Oklahoma SoonerCare ChoiceSoonerCare Choice utilizes multiple payments to incentivize practice transformation. These payments include:

  • Quarterly per-member “transitional” payments to support practice transformation (only available during the first year of the program);
  • Traditional fee-for-service reimbursement for visits*;
  • A tiered per member per month (PMPM) care management payment that ranges from $3.03 to $8.69; and
  • Quarterly SoonerExcel performance-based incentive payments.

*Providers can use additional codes to bill for enhanced reimbursement when providing care outside of normal business hours.

Comprehensive Primary Care Initiative (CPCi): This four-year multi-payer initiative, launched in October 2012, includes four payers in the Tulsa market: Medicare, Oklahoma Health Care Authority, CommunityCare, Blue Cross and Blue Shield of Oklahoma.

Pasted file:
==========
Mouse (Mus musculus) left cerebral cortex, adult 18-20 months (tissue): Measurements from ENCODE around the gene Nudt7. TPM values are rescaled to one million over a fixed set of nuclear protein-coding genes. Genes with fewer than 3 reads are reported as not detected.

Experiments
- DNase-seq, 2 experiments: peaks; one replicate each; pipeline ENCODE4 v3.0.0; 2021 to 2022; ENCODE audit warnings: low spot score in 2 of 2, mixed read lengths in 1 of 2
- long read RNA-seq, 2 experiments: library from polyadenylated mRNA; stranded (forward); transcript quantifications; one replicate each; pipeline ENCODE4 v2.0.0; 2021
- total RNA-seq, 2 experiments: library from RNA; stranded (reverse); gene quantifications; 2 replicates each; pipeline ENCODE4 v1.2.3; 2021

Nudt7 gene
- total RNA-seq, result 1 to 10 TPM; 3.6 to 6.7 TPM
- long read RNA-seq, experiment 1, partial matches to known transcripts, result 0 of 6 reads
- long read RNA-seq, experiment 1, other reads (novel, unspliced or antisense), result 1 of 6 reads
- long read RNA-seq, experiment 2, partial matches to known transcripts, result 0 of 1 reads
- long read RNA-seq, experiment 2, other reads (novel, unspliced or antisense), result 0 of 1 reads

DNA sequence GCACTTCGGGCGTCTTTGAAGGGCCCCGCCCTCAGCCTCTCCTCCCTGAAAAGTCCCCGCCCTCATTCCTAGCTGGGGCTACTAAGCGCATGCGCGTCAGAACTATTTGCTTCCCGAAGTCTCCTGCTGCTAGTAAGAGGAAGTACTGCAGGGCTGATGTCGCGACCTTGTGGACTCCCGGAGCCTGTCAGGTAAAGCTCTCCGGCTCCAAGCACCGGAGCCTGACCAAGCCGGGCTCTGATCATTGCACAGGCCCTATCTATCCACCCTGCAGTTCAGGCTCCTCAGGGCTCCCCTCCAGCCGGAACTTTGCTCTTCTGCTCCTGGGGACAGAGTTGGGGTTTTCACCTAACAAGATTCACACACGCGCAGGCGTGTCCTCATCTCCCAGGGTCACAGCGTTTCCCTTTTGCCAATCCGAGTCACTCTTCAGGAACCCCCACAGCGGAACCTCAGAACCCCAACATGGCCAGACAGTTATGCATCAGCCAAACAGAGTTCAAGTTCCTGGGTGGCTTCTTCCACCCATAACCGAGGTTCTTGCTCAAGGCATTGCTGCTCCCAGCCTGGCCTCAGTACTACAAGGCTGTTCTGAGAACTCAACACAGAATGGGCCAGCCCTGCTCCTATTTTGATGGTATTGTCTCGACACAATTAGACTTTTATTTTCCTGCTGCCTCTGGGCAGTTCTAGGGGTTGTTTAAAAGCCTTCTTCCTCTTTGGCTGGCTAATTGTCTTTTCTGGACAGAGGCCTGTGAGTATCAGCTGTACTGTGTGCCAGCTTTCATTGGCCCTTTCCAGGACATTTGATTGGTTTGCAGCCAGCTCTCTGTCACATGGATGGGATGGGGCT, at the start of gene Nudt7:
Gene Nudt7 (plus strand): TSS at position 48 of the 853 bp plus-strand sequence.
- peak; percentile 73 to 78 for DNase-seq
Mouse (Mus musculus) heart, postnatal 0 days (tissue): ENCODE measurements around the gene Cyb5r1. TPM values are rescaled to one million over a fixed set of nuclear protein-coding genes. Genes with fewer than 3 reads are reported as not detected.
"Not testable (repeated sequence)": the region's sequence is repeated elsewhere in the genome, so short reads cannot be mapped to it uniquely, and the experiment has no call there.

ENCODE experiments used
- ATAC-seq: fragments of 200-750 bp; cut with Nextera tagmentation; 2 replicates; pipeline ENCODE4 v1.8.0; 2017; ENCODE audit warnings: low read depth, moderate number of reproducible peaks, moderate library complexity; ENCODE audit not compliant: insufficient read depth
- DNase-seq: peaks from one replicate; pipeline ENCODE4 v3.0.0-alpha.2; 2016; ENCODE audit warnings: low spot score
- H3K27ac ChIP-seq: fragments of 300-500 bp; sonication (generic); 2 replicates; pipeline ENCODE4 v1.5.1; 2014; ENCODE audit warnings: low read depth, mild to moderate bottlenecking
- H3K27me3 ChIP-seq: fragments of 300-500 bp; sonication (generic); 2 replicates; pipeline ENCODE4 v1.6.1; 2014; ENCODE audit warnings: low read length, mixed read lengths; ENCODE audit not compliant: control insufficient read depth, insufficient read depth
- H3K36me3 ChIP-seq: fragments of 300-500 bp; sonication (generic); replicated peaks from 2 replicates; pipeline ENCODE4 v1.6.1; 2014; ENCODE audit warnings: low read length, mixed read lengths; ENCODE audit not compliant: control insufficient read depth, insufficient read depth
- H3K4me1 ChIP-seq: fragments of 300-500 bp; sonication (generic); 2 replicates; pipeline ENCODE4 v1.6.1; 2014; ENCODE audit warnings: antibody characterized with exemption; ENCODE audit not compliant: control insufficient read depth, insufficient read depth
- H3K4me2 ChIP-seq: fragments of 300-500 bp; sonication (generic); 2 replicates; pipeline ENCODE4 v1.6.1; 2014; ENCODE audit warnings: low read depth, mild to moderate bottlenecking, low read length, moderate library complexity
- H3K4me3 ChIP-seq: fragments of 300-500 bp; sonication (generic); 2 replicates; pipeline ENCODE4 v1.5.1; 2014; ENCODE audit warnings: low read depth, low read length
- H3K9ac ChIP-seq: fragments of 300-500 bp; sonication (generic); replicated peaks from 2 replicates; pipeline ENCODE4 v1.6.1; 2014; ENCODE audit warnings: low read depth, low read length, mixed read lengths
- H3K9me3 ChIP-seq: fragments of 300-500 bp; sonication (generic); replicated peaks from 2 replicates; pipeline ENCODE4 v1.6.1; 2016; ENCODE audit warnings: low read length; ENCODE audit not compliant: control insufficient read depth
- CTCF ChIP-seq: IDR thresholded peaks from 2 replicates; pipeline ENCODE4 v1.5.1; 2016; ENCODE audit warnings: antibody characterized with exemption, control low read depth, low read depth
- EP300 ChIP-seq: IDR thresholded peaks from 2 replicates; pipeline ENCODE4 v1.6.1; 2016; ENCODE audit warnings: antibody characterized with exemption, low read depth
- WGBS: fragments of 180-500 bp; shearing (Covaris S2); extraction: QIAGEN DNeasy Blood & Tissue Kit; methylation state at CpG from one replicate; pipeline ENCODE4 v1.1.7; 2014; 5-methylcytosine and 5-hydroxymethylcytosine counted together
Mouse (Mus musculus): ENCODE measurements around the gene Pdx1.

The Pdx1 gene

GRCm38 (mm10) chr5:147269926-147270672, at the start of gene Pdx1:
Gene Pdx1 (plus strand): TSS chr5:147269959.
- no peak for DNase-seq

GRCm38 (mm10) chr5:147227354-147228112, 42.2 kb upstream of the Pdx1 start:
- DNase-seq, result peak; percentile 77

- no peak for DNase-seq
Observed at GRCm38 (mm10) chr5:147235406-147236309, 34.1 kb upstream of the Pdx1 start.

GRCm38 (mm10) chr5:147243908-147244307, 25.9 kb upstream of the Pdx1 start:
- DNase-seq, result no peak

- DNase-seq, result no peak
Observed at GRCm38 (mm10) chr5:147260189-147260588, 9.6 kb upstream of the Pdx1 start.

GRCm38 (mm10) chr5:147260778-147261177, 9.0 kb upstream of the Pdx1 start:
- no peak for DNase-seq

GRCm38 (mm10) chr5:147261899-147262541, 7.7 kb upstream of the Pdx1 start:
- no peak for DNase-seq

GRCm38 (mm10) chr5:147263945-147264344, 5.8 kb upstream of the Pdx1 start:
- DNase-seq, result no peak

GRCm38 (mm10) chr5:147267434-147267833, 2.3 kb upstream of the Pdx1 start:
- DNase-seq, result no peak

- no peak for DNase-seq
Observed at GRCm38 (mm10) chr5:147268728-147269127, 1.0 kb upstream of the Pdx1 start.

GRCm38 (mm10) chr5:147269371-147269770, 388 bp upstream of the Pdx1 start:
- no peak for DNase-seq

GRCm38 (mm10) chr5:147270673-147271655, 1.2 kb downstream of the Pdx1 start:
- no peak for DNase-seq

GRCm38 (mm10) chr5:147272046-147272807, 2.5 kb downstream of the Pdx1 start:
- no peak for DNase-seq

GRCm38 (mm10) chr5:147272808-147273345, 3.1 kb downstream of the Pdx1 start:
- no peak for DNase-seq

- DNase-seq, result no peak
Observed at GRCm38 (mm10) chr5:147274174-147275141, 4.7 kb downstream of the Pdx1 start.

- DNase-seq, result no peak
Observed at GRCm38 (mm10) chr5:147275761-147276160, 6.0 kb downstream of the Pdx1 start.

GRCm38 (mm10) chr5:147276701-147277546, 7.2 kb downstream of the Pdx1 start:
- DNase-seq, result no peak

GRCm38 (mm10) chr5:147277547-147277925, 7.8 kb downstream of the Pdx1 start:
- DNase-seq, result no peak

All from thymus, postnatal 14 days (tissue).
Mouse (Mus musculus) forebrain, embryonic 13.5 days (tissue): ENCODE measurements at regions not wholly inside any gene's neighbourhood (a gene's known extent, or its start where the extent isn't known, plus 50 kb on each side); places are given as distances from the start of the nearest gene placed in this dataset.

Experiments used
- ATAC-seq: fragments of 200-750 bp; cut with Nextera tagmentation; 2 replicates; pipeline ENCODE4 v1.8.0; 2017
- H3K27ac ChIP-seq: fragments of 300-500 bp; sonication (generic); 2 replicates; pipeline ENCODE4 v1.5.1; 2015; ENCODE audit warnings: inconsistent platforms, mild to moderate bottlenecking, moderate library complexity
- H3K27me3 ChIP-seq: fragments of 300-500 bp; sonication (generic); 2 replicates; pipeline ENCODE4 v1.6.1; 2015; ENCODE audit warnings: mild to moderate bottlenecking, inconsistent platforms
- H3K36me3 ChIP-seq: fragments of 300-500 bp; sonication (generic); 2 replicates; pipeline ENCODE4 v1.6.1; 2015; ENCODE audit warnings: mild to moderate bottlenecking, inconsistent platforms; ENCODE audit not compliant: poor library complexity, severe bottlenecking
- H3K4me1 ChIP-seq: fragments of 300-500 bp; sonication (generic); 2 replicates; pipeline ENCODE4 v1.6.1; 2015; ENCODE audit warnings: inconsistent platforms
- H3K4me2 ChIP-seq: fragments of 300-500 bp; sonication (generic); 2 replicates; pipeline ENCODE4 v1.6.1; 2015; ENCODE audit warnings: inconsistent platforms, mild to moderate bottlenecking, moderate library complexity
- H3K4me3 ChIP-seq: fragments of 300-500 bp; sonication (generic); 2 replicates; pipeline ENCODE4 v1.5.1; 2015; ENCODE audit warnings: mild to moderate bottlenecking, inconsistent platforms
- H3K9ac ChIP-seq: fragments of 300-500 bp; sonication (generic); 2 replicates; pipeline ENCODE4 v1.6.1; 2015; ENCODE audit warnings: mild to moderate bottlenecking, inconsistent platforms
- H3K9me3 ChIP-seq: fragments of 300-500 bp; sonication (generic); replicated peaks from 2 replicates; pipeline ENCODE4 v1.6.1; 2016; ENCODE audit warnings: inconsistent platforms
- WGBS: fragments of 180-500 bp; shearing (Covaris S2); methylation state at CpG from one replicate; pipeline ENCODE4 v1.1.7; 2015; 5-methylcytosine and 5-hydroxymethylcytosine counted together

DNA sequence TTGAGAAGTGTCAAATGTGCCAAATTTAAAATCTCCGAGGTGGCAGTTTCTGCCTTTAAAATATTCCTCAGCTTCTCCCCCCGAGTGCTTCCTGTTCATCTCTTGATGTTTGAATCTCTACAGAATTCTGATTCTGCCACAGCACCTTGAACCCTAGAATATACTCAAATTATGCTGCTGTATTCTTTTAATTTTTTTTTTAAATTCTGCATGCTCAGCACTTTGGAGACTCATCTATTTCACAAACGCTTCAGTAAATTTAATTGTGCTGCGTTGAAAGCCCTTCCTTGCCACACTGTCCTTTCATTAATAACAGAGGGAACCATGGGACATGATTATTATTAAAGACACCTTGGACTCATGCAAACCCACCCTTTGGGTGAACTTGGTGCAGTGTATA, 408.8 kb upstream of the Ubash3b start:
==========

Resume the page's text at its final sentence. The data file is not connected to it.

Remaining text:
Medicare pays selected practices a per-beneficiary per-month (PBPM) risk-adjusted care management fee, which ranges from $8 to $40. CMS has indicated that it expects care management fees to average $20 PBPM during the first two years of the initiative. In Years 3 and 4, care management fees will average $15 PBPM. Medicare will also introduce a shared savings component beginning in Year 2, calculated at the market level.

The CPCi solicitation for payers indicates that participating payers (non-Medicare) are expected to follow a similar framework, paying per-member per-month (PMPM) care management fees to participating practices on top of fee-for-service and incorporating a shared savings component. Payment amounts will be negotiated individually with participating practices to comply with anti-trust laws. Payments from the Oklahoma Health Care Authority for providers caring for Medicaid enrollees in CPCi are as for SoonerCare Choice mentioned above.